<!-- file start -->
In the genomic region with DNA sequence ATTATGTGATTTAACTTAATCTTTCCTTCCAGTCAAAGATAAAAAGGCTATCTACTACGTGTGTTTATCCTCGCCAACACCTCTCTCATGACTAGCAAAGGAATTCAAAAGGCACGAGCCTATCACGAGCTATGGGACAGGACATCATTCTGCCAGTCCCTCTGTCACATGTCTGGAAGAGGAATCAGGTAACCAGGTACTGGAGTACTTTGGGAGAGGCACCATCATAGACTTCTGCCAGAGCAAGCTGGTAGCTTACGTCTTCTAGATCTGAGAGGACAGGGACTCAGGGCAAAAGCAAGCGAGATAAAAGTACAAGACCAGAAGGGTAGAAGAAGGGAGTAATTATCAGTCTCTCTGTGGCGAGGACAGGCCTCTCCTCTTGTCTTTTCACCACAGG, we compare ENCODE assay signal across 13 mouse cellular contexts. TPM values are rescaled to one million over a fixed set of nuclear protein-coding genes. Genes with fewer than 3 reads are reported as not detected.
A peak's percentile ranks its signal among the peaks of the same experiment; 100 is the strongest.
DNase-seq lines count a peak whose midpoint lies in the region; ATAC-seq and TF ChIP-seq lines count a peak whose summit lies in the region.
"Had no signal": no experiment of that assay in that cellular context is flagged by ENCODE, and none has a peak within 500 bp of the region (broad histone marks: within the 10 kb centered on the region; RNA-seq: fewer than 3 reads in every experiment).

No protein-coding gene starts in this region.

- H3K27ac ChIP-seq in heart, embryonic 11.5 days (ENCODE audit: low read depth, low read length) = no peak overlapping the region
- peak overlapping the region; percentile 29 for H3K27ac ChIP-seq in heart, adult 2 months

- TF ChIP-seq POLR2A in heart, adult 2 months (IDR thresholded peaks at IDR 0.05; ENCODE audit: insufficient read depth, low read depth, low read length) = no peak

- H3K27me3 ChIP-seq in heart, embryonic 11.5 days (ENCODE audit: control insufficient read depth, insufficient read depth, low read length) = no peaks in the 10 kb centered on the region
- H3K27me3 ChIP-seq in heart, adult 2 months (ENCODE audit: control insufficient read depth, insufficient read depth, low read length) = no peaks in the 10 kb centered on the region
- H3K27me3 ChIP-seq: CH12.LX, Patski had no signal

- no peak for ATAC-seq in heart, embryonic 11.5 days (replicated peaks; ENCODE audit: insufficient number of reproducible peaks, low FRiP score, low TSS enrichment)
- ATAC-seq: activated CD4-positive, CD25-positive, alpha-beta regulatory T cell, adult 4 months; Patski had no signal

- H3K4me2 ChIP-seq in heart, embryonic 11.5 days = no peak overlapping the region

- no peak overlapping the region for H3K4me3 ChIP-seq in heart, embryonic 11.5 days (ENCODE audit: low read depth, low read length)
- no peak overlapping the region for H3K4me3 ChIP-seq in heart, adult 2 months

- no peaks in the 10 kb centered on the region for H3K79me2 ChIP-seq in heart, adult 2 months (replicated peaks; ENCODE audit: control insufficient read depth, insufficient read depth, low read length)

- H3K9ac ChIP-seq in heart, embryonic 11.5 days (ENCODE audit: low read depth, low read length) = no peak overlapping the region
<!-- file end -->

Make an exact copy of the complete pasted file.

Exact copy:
In the genomic region with DNA sequence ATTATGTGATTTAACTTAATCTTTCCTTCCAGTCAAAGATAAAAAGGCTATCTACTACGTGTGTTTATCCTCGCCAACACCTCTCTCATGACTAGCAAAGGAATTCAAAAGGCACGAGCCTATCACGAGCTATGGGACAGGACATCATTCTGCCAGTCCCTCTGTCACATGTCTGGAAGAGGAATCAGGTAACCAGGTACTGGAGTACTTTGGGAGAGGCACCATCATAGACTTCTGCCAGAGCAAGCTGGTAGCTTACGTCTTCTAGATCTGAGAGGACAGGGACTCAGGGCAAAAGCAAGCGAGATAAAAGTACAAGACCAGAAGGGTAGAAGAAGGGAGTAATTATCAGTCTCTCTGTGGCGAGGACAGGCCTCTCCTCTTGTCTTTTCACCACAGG, we compare ENCODE assay signal across 13 mouse cellular contexts. TPM values are rescaled to one million over a fixed set of nuclear protein-coding genes. Genes with fewer than 3 reads are reported as not detected.
A peak's percentile ranks its signal among the peaks of the same experiment; 100 is the strongest.
DNase-seq lines count a peak whose midpoint lies in the region; ATAC-seq and TF ChIP-seq lines count a peak whose summit lies in the region.
"Had no signal": no experiment of that assay in that cellular context is flagged by ENCODE, and none has a peak within 500 bp of the region (broad histone marks: within the 10 kb centered on the region; RNA-seq: fewer than 3 reads in every experiment).

No protein-coding gene starts in this region.

- H3K27ac ChIP-seq in heart, embryonic 11.5 days (ENCODE audit: low read depth, low read length) = no peak overlapping the region
- peak overlapping the region; percentile 29 for H3K27ac ChIP-seq in heart, adult 2 months

- TF ChIP-seq POLR2A in heart, adult 2 months (IDR thresholded peaks at IDR 0.05; ENCODE audit: insufficient read depth, low read depth, low read length) = no peak

- H3K27me3 ChIP-seq in heart, embryonic 11.5 days (ENCODE audit: control insufficient read depth, insufficient read depth, low read length) = no peaks in the 10 kb centered on the region
- H3K27me3 ChIP-seq in heart, adult 2 months (ENCODE audit: control insufficient read depth, insufficient read depth, low read length) = no peaks in the 10 kb centered on the region
- H3K27me3 ChIP-seq: CH12.LX, Patski had no signal

- no peak for ATAC-seq in heart, embryonic 11.5 days (replicated peaks; ENCODE audit: insufficient number of reproducible peaks, low FRiP score, low TSS enrichment)
- ATAC-seq: activated CD4-positive, CD25-positive, alpha-beta regulatory T cell, adult 4 months; Patski had no signal

- H3K4me2 ChIP-seq in heart, embryonic 11.5 days = no peak overlapping the region

- no peak overlapping the region for H3K4me3 ChIP-seq in heart, embryonic 11.5 days (ENCODE audit: low read depth, low read length)
- no peak overlapping the region for H3K4me3 ChIP-seq in heart, adult 2 months

- no peaks in the 10 kb centered on the region for H3K79me2 ChIP-seq in heart, adult 2 months (replicated peaks; ENCODE audit: control insufficient read depth, insufficient read depth, low read length)

- H3K9ac ChIP-seq in heart, embryonic 11.5 days (ENCODE audit: low read depth, low read length) = no peak overlapping the region